In the past, the pontiff has made numerous gestures with a view to dialogue with other faiths, especially Sunni Islam. Will this be the occasion for a change in relations with the Shiites?

I think that the prospect of a stop in Najaf would be very important, because it is the ' Shiite Vatican', a point of reference for millions of faithful from all over the Middle East and the Islamic world who look to [the great Ayatollah Ali] al-Sistani and Najaf as a model and example. I see several similarities between al-Sistani and the Pope in promoting peace, in the elevated dimension of spirituality. Many Iraqis, from different communities, respect al-Sistani and his speeches, which value diversity and support freedom of speech. Seeing Pope Francis walking those streets and crossing his humble abode, I think it would be a very strong message.

Could it be the beginning of a new era for the country?
I truly believe it is! This journey is really the sign of a new season, after Isis, a new society that has defeated Daesh and now has to face new challenges: economic, social, stability. I am thinking of a new era, especially after the popular protests [of October 2019] which we have witnessed and which have caused hundreds of victims, especially young people. A new social movement, a drive that perhaps represented what Iraqi reality demanded. A patriarchal spirit, where people can recognize themselves in an identity that is national. The change of government is one of the effects of these protests, I really think that the pope's visit could be a further sign of recognition for this new spirit, for this new era.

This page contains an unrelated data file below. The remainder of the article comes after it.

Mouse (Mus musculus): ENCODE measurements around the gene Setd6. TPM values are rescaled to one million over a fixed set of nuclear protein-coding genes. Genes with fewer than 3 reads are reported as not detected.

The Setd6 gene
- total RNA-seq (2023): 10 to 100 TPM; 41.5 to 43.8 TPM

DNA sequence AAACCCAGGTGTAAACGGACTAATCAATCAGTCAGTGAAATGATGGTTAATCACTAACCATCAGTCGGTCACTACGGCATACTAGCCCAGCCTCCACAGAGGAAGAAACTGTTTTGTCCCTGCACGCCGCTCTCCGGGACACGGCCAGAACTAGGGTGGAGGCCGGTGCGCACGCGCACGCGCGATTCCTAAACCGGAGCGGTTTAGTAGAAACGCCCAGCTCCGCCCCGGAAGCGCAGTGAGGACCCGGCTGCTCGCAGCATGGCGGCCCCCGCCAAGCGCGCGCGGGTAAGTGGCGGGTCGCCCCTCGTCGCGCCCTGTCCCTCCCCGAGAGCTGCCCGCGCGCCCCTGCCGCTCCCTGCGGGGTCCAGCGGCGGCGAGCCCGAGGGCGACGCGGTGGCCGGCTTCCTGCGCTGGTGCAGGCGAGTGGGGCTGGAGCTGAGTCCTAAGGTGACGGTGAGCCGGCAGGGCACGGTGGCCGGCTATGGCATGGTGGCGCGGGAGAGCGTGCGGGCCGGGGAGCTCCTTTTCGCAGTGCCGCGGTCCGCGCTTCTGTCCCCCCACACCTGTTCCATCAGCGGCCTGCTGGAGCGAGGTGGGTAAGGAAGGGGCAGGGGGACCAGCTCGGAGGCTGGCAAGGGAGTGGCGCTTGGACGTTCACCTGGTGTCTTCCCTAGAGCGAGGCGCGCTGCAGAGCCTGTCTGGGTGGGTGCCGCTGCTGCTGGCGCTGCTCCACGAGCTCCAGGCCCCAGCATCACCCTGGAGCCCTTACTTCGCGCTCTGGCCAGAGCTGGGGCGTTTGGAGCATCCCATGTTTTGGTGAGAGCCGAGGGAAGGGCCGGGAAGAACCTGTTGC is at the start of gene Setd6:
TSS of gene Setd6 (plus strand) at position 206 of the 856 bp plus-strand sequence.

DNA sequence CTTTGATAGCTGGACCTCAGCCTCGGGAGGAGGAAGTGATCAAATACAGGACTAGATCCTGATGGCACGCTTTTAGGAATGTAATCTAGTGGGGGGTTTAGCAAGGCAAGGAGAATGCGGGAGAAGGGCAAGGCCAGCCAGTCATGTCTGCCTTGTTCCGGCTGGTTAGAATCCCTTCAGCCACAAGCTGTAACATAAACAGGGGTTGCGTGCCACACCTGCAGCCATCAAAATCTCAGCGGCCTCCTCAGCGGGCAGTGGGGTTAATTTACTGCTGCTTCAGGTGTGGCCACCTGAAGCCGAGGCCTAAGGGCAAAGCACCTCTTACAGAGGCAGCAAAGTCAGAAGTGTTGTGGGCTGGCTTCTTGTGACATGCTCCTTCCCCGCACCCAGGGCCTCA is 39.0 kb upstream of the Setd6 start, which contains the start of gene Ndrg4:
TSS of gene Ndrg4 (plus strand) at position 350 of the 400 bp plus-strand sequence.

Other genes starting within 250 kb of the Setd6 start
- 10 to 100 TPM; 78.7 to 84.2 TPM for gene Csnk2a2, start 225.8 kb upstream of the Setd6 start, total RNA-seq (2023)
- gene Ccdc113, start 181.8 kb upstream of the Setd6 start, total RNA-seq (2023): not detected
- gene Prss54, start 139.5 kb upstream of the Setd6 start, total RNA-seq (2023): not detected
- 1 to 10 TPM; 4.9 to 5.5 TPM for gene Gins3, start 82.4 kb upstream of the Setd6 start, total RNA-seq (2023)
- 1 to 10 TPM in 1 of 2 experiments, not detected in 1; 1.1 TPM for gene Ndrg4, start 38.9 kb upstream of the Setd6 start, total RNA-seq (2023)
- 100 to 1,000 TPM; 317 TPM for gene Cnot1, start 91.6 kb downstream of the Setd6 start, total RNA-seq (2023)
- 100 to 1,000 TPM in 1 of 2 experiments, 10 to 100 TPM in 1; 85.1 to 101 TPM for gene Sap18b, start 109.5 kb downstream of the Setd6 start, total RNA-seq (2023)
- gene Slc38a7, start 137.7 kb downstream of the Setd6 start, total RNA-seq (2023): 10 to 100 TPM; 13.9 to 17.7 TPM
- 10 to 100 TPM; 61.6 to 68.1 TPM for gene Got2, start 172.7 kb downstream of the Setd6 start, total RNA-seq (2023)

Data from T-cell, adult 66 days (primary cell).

Are extremism, fundamentalism, violent and radical ideologies like that of ISIS still a current and real threat?
We can say that Isis was defeated in terms of the war, but its defeat within the hearts and minds of the people is another so important. The Pope can help spread love and coexistence between different realities, work to counter hate speech. He can enclose all the souls of the country under his ideal umbrella of peace, healing the wounds on the occasion of the visit to the Christian and Yazidi cities, in the Nineveh plain and in Sinjar. Not all of the people have returned to these areas; a stage of him can give new impetus to coexistence in the places that are the epicenter of their origin, after the terrible moments lived under Daesh.

What role can Christians and other minorities play for the future of Iraq?
Through dialogue and mutual relations between Christians and Muslims, as well as the Yazidis, the Sabeans can enhance the differences, bring out all those different aspects that characterize Iraq and which can also represent one of its strengths. Here we have a greater diversity than all the other nations of the Middle East, a sort of soft power that derives precisely from this diversity among the many minorities, developing our common patrimony on a religious and non-religious level.--Asia News